Ask Your Veterinarian Presented By Equistro: How Much Do Radiographs Change As A Weanling Ages?

by | 11.14.2018 | 3:59pm

QUESTION: When buyers purchase a weanling, how comfortable can they feel that the radiographs and upper airway scope won't change significantly over the next year?

ROLF EMBERTSON: They should not feel very comfortable. Changes can and do occur.

Radiographic abnormalities (RA) noted in weanlings at the November sale can change significantly by the time they are yearlings at the September sale.  Most of the radiographic changes are improvements, but many are not. It is important to note that some radiographic abnormalities are of minor concern clinically.

There were three presentations at the 2016 AAEP convention that looked at changes in RA in Thoroughbred (TB) horses from weanling to yearling.1,2,3 One study looked at changes in carpal and fetlock RA.1 This study looked at repository radiographs of 722 TB horses at the November weanling sale and then again at the September yearling sale. The study showed that the majority of the abnormalities noted at the weanling sale improved by the time of the yearling sale.

Another study looked at changes in stifle RA in the same 722 TB horses (1444 stifles).2 In weanlings, 86% of the femoropatellar joints (femoral trochlear ridges and patella) were normal. Of these normal femoropatellar joints, 97% were still normal as yearlings. Of the horses in which femoropatellar OCD abnormalities were found on the weanling radiographs, 80% of the abnormalities resolved by the September yearling sale. In weanlings, 95% of the medial femoral condyles (MFCs) were normal. Of these normal MFCs, 98% remained normal as yearlings. Of the horses in which MFC abnormalities were found on the weanling radiographs, 64% improved to some extent by the September yearling sale.

Dr. Rolf Embertson

Another study focused on radiographic abnormalities of the MFC.3 The grading system was different than the above study. There were 188 TB horses (376 stifles) that had radiographs evaluated as both a weanling and a yearling. Radiographs of the MFCs were considered normal in 68% of the weanlings. Eighty-five percent of the normal MFCs as a weanling were also normal as a yearling. Of the horses in which MFC abnormalities were found on the weanling radiographs, 63% appeared normal by the September yearling sale.

Many OCD lesions in the hocks and stifles are not very apparent radiographically in weanlings and become more apparent as a yearling. Some small fragments around the fetlock are not very apparent radiographically as a weanling. With age, part of the cartilage portion (not visible radiographically) of these fragments will ossify, making the fragment appear larger and more apparent when a yearling. Some articular fragments occur and OCD lesions develop after the November weanling sale and are found on spring survey radiographs as a yearling.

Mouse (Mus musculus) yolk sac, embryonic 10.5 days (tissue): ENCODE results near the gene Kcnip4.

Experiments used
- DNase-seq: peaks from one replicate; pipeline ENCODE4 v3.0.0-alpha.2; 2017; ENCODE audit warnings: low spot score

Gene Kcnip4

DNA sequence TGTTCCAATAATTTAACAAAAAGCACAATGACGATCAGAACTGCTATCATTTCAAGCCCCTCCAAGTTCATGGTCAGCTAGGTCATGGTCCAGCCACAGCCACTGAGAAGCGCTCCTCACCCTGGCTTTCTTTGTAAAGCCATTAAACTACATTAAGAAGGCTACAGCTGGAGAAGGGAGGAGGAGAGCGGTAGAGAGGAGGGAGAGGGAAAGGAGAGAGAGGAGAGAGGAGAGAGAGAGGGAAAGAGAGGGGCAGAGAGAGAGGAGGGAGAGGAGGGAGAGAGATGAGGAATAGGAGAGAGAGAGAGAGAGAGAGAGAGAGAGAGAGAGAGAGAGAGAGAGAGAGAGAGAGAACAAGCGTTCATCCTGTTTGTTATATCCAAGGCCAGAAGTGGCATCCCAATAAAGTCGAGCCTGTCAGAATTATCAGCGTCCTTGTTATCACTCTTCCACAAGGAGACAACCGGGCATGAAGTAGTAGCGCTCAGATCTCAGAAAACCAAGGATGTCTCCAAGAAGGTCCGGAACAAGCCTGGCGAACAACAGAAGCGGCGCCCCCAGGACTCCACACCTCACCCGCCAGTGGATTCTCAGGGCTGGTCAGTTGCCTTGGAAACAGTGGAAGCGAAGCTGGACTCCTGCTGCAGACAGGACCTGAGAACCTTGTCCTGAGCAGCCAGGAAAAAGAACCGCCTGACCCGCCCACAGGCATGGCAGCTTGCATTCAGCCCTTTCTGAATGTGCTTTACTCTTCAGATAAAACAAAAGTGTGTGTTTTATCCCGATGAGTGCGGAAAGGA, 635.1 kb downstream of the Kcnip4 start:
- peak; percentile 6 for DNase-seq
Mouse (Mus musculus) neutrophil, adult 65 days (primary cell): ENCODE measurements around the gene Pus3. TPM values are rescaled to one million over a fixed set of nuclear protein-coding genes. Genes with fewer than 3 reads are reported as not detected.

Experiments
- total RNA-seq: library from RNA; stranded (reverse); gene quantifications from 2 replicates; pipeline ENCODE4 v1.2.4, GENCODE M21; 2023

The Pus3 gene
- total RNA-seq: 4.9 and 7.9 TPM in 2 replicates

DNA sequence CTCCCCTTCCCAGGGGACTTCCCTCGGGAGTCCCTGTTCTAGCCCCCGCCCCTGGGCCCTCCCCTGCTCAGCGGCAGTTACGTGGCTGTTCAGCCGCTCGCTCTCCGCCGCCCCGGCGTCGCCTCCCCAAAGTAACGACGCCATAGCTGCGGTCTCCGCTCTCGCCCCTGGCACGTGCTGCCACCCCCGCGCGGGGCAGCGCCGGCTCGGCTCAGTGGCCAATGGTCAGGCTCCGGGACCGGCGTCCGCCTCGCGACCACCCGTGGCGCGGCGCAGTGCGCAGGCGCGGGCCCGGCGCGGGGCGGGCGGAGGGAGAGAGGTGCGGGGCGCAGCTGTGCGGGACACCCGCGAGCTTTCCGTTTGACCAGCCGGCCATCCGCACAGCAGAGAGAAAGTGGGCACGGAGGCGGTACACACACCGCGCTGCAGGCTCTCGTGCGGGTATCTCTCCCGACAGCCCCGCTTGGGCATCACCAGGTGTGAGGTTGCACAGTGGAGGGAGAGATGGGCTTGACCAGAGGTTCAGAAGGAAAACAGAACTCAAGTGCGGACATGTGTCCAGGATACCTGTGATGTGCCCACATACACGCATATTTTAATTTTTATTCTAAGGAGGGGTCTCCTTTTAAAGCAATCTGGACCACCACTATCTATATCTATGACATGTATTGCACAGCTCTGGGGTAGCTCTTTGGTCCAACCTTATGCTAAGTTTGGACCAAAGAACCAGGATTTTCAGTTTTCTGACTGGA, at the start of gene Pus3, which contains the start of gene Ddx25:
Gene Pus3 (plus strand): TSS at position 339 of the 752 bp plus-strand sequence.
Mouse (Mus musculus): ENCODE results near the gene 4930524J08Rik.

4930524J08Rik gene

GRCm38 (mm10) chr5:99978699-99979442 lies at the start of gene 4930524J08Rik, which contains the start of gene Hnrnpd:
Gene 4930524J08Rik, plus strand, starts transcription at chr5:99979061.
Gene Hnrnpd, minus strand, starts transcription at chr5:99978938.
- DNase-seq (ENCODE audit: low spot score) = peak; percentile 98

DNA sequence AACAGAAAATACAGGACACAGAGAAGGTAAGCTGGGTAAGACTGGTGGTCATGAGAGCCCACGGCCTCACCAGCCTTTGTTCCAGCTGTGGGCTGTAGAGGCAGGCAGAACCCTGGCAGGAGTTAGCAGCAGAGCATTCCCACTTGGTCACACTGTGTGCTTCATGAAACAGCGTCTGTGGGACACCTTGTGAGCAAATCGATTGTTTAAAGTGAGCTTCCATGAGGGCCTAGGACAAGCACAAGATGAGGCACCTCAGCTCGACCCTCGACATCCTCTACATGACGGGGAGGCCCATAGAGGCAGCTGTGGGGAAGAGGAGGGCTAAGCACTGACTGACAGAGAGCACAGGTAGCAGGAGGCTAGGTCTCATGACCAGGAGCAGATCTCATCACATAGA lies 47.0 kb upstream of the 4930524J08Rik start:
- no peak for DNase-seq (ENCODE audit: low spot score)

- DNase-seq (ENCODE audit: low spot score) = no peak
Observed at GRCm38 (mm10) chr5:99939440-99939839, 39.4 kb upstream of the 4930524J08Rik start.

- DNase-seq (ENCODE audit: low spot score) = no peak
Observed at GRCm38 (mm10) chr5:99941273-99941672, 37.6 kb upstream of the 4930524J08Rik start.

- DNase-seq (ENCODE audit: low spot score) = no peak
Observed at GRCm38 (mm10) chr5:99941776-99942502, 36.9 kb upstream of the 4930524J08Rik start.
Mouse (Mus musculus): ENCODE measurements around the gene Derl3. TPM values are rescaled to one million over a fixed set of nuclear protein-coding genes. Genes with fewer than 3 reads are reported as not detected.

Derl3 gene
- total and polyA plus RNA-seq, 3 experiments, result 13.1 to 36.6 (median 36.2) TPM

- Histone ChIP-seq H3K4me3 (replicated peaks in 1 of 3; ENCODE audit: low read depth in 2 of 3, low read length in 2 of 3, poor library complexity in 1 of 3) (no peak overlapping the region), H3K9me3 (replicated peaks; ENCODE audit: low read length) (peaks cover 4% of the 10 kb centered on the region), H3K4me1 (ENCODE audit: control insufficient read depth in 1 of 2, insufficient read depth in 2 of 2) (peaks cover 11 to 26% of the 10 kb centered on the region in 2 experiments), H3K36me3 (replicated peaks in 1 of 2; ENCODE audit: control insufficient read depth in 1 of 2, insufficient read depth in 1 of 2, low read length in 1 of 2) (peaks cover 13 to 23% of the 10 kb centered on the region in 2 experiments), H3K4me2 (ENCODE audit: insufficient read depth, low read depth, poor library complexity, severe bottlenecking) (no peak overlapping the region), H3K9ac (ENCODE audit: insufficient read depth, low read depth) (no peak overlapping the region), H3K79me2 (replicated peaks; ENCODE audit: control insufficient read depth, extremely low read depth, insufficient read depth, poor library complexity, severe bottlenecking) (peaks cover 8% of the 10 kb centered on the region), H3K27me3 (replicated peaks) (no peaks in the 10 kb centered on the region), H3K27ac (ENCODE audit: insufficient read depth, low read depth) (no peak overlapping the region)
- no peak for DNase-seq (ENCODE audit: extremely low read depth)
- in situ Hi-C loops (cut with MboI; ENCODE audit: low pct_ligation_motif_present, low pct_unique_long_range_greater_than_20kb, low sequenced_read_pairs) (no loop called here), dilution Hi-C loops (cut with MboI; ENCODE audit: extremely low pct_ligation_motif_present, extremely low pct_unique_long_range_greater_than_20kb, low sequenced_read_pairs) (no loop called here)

The upper airway (UA) of the young horse gradually matures with age, so there are normally subtle differences from weanling to yearling. Abnormalities of the UA can be seen at any age, but some are more common to see in the yearling than the weanling. During endoscopic examination of the UA, nasal occlusion is often used to evaluate function during stress.

Dorsal displacement of the soft palate (DDSP) is generally easier to induce with nasal occlusion the younger the horse. DDSP also occurs more easily in a horse with UA inflammation or a small, flaccid epiglottis, regardless of age. A cleft palate is present at birth and usually diagnosed well before a weanling or yearling sale.

Rostral displacement of the palatopharyngeal arch is one of the abnormalities of the congenital anomaly, laryngeal dysplasia. This should be identified as a weanling, and the horse not entered in a yearling sale. However, the abnormality may be subtle.

The epiglottis is usually more flaccid in the weanling than yearling. This normally stiffens as it matures. Epiglottic entrapment and sub-epiglottic cysts are uncommon, but generally more common in the yearling than the weanling.

Arytenoid cartilage movement during stress of the UA is usually more consistent in the yearling than the weanling. This has more to do with the horse cooperating during the exam than expression of a disease process. The actual development of arytenoid paralysis would be rare to see in a weanling. This usually does not occur until later in the yearling year or as a 2 year old.

Arytenoid chondritis, due to inflammation or infection, would be rare to see in a weanling and uncommon to find in the yearling.

Dr. Rolf Embertson graduated from Michigan State University with a Bachelor of Science in Zoology in 1976.  He also attended Michigan State where he graduated from Veterinary School in 1979 followed by an internship at Illinois Equine Hospital.  Dr. Embertson completed a Large Animal Surgery Residency at the University of Florida, followed by an Equine Surgery Residency at The Ohio State University.  In 1986, he became a Diplomate of the American College of Veterinary Surgeons.  Dr. Embertson is a Surgeon and Shareholder at Rood & Riddle. 

References

  1. Atwood KE, Spike-Pierce DL, Wittum TE, Grigoleit SL. Prevalence and evolution of carpal and fetlock abnormalities in Thoroughbred weanling to yearling sales radiographs. Proceedings, AAEP (2016).
  2. Spike-Pierce DL, Atwood KE, Wittum TE, Grigoleit SL. Evolution of stifle abnormalities in Thoroughbred weanling to yearling sales radiographs. Proceedings, AAEP (2016).
  3. Santschi EM, Prichard MA, Whitman JL, Berk JT, Peterson ES, Canada NC, Morehead JP. Formation and prevalence of radiographic abnormalities of the medial femoral condyle in Thoroughbred horses from six to 20 months of age. Proceedings, AAEP (2016).
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